Missing the Rainbows

Tis the season for late summer rain. The kind of intense rain that pops up out of nowhere in the midst of full sunlight. It is both beautiful and can instantly ruin any outdoor event. One of the best parts of summer showers are the almost guaranteed rainbows that accompany them. Lately, I’ve noticed several people talking about or posting pictures of rainbows. Some have even seen the lucrative double rainbow. (I know there is an entire sermon to be preached on the subject of social media and the horrendous comparison that comes with it, but that’s not what I want to write about, today.)

After seeing so many pictures of rainbows I started looking through my own pictures. Normally, I would also have my own evidence of such beauty in the skies. However, not surprisingly, I don’t have any pictures of rainbows. In fact, I don’t have many pictures outdoors lately. The only picture of the outside world I had from the last few weeks was a picture of fog. The cynic in me thought, “that seems about right.”

I’m living in the fog and I can’t see the rainbows.

Yesterday afternoon I told Robert that lately I have resonated with Job more than I did right after Jane’s death. I also echo the sentiments of Solomon in the book of Ecclesiastes. “Everything is meaningless.” Please don’t worry, I’m not suffering postpartum depression and I certainly feel safe, but it has become easy to look at life through the fog and wonder what I’m even doing anymore. What am I supposed to do? Solomon tells us at the end of Ecclesiastes, “Now all has been heard; here is the conclusion of the matter: Fear God and keep his commandments, for this is the duty of all mankind. For God will bring every deed into judgment, including every hidden thing, whether it is good or evil.” [1]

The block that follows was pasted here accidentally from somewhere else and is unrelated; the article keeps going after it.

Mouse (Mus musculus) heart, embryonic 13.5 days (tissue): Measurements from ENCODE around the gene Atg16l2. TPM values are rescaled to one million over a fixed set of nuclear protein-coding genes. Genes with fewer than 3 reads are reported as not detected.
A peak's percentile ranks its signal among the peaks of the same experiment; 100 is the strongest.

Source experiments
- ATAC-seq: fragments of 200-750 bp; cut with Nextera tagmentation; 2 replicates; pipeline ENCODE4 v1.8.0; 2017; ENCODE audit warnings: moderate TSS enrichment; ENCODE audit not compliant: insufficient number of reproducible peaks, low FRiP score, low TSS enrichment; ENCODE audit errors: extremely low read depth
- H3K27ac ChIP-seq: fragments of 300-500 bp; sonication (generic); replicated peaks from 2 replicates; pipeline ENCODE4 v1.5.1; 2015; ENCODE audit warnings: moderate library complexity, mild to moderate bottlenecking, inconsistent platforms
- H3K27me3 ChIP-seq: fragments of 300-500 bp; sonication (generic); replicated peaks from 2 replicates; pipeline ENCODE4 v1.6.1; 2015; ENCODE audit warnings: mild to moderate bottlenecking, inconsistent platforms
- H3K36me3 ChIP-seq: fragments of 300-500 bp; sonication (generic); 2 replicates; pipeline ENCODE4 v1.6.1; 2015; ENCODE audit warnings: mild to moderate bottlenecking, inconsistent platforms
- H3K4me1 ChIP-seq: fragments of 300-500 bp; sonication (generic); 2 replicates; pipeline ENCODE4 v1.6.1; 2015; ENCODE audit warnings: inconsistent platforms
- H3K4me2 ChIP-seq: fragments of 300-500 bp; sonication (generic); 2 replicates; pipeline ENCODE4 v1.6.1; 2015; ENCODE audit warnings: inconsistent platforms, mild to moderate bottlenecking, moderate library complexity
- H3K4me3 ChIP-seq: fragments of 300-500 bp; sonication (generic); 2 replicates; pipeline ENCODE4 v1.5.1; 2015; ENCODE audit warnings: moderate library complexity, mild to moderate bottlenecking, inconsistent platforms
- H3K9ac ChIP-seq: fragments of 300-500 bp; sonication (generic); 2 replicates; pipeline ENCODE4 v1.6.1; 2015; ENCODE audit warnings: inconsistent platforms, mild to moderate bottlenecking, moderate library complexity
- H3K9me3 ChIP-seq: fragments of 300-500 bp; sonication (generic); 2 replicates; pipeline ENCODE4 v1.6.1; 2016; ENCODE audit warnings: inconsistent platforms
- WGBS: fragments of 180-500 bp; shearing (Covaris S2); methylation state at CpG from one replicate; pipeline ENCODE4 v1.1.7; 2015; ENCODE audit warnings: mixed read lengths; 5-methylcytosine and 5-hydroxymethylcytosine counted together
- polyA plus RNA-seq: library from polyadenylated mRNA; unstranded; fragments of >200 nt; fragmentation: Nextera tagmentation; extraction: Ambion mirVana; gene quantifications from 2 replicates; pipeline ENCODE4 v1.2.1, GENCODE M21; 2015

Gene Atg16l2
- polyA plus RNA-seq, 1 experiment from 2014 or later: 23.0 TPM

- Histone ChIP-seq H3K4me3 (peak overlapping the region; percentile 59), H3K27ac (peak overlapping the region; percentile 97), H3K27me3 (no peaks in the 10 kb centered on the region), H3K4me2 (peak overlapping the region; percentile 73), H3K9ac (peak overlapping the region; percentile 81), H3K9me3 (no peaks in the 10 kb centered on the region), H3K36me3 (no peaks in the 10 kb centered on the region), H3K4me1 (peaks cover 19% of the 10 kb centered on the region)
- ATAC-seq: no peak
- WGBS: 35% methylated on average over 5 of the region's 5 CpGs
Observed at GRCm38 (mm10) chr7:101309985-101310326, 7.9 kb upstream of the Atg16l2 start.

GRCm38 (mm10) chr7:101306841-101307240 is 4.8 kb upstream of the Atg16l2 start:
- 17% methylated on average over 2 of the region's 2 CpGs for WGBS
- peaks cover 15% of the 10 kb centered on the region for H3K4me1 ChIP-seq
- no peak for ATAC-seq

Fear God and keep his commandments. What are his commandments? Jesus tells us, to love God and love others. [2] So I know what to do, why is it so challenging right now? Because I’m living in the fog and I can’t see the rainbows. In the midnight hours I started pondering this truth. Thought about the rainbow and what it means. A covenant. A promise. I thought of Noah and his family. [3] I wondered if maybe Noah’s wife was busy and some how missed seeing the rainbow. I wondered if they constantly looked to the skies for a rainbow in the future, looking for some encouragement of the promise God made. I wondered if when the rainbow wasn’t present they thought maybe the promise wasn’t present either.

I confess, I haven’t seen any rainbows lately, both literally and figuratively. I know Jesus is near and I know he is faithful, but a lot of his promises feel distant and invisible. But the good news is that God is keeping his promises whether or not we see the sign of those promises. Imagine the foretelling of Jesus arrival. Hundreds of years, a promised Messiah and for so long, no sign of him. Did God forget his promise? Did God change his mind? Of course not. God fulfills his promises because he is holy, gracious and just. The fulfillment of God’s promises do not depend on me recognizing them. The Word of God does not depend on my interpretation or acknowledgment. Praise the Lord!

The fulfillment God’s promises do not depend on me recognizing them. The Word of God does not depend on my interpretation or acknowledgment.